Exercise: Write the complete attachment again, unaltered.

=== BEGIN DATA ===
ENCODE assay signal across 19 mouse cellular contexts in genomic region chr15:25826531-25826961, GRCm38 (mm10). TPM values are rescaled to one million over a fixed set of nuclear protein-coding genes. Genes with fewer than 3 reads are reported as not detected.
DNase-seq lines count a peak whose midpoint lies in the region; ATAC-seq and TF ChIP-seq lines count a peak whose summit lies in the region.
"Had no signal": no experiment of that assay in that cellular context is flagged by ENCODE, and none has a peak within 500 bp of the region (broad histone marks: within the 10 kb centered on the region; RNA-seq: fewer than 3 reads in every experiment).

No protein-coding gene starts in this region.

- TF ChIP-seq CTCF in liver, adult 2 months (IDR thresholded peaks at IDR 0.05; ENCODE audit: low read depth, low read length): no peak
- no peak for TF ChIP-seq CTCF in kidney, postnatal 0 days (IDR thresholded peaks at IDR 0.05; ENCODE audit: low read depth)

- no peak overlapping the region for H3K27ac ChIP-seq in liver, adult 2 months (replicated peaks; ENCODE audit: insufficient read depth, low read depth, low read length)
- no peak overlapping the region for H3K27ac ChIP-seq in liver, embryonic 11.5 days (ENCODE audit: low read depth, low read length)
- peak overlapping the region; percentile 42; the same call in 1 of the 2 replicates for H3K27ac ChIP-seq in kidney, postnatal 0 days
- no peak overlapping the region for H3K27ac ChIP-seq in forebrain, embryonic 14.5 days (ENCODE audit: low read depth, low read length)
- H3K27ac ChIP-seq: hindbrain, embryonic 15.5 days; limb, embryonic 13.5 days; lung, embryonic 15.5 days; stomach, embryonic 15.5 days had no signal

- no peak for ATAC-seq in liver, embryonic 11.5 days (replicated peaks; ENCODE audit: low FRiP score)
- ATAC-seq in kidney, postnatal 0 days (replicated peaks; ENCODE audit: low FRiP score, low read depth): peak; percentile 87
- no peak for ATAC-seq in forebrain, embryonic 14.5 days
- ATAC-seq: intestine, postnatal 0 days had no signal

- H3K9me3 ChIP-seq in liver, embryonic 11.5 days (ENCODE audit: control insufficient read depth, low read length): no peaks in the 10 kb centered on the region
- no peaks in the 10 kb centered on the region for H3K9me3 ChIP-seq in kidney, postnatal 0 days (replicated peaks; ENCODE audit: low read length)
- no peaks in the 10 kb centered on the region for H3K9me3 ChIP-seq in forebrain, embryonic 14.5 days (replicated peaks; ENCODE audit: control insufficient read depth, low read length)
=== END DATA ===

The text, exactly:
ENCODE assay signal across 19 mouse cellular contexts in genomic region chr15:25826531-25826961, GRCm38 (mm10). TPM values are rescaled to one million over a fixed set of nuclear protein-coding genes. Genes with fewer than 3 reads are reported as not detected.
DNase-seq lines count a peak whose midpoint lies in the region; ATAC-seq and TF ChIP-seq lines count a peak whose summit lies in the region.
"Had no signal": no experiment of that assay in that cellular context is flagged by ENCODE, and none has a peak within 500 bp of the region (broad histone marks: within the 10 kb centered on the region; RNA-seq: fewer than 3 reads in every experiment).

No protein-coding gene starts in this region.

- TF ChIP-seq CTCF in liver, adult 2 months (IDR thresholded peaks at IDR 0.05; ENCODE audit: low read depth, low read length): no peak
- no peak for TF ChIP-seq CTCF in kidney, postnatal 0 days (IDR thresholded peaks at IDR 0.05; ENCODE audit: low read depth)

- no peak overlapping the region for H3K27ac ChIP-seq in liver, adult 2 months (replicated peaks; ENCODE audit: insufficient read depth, low read depth, low read length)
- no peak overlapping the region for H3K27ac ChIP-seq in liver, embryonic 11.5 days (ENCODE audit: low read depth, low read length)
- peak overlapping the region; percentile 42; the same call in 1 of the 2 replicates for H3K27ac ChIP-seq in kidney, postnatal 0 days
- no peak overlapping the region for H3K27ac ChIP-seq in forebrain, embryonic 14.5 days (ENCODE audit: low read depth, low read length)
- H3K27ac ChIP-seq: hindbrain, embryonic 15.5 days; limb, embryonic 13.5 days; lung, embryonic 15.5 days; stomach, embryonic 15.5 days had no signal

- no peak for ATAC-seq in liver, embryonic 11.5 days (replicated peaks; ENCODE audit: low FRiP score)
- ATAC-seq in kidney, postnatal 0 days (replicated peaks; ENCODE audit: low FRiP score, low read depth): peak; percentile 87
- no peak for ATAC-seq in forebrain, embryonic 14.5 days
- ATAC-seq: intestine, postnatal 0 days had no signal

- H3K9me3 ChIP-seq in liver, embryonic 11.5 days (ENCODE audit: control insufficient read depth, low read length): no peaks in the 10 kb centered on the region
- no peaks in the 10 kb centered on the region for H3K9me3 ChIP-seq in kidney, postnatal 0 days (replicated peaks; ENCODE audit: low read length)
- no peaks in the 10 kb centered on the region for H3K9me3 ChIP-seq in forebrain, embryonic 14.5 days (replicated peaks; ENCODE audit: control insufficient read depth, low read length)